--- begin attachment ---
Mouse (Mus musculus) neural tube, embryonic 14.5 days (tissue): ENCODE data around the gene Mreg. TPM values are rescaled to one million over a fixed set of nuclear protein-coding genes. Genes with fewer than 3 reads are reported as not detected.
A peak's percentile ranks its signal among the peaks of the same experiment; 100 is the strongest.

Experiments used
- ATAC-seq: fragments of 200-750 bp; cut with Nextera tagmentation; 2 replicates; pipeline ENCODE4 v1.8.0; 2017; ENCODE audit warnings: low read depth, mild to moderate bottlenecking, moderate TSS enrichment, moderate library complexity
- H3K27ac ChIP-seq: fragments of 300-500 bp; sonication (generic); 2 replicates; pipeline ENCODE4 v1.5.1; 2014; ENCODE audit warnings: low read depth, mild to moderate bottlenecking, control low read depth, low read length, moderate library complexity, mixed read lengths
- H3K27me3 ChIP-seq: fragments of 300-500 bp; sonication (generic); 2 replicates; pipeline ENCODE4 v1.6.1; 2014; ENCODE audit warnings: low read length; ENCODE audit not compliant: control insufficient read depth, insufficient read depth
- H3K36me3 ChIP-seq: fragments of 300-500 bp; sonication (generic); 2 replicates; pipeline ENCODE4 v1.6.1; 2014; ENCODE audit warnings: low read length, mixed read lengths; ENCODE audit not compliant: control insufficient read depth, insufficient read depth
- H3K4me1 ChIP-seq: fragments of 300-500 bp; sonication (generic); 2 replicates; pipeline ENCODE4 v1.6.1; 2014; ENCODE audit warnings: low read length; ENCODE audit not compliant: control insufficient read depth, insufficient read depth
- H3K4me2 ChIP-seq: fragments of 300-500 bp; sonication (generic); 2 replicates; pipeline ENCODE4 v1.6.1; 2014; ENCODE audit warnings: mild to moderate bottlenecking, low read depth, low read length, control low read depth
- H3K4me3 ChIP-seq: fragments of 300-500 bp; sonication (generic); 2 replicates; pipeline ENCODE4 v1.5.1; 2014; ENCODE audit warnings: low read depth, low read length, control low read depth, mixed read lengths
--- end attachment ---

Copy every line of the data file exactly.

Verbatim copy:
Mouse (Mus musculus) neural tube, embryonic 14.5 days (tissue): ENCODE data around the gene Mreg. TPM values are rescaled to one million over a fixed set of nuclear protein-coding genes. Genes with fewer than 3 reads are reported as not detected.
A peak's percentile ranks its signal among the peaks of the same experiment; 100 is the strongest.

Experiments used
- ATAC-seq: fragments of 200-750 bp; cut with Nextera tagmentation; 2 replicates; pipeline ENCODE4 v1.8.0; 2017; ENCODE audit warnings: low read depth, mild to moderate bottlenecking, moderate TSS enrichment, moderate library complexity
- H3K27ac ChIP-seq: fragments of 300-500 bp; sonication (generic); 2 replicates; pipeline ENCODE4 v1.5.1; 2014; ENCODE audit warnings: low read depth, mild to moderate bottlenecking, control low read depth, low read length, moderate library complexity, mixed read lengths
- H3K27me3 ChIP-seq: fragments of 300-500 bp; sonication (generic); 2 replicates; pipeline ENCODE4 v1.6.1; 2014; ENCODE audit warnings: low read length; ENCODE audit not compliant: control insufficient read depth, insufficient read depth
- H3K36me3 ChIP-seq: fragments of 300-500 bp; sonication (generic); 2 replicates; pipeline ENCODE4 v1.6.1; 2014; ENCODE audit warnings: low read length, mixed read lengths; ENCODE audit not compliant: control insufficient read depth, insufficient read depth
- H3K4me1 ChIP-seq: fragments of 300-500 bp; sonication (generic); 2 replicates; pipeline ENCODE4 v1.6.1; 2014; ENCODE audit warnings: low read length; ENCODE audit not compliant: control insufficient read depth, insufficient read depth
- H3K4me2 ChIP-seq: fragments of 300-500 bp; sonication (generic); 2 replicates; pipeline ENCODE4 v1.6.1; 2014; ENCODE audit warnings: mild to moderate bottlenecking, low read depth, low read length, control low read depth
- H3K4me3 ChIP-seq: fragments of 300-500 bp; sonication (generic); 2 replicates; pipeline ENCODE4 v1.5.1; 2014; ENCODE audit warnings: low read depth, low read length, control low read depth, mixed read lengths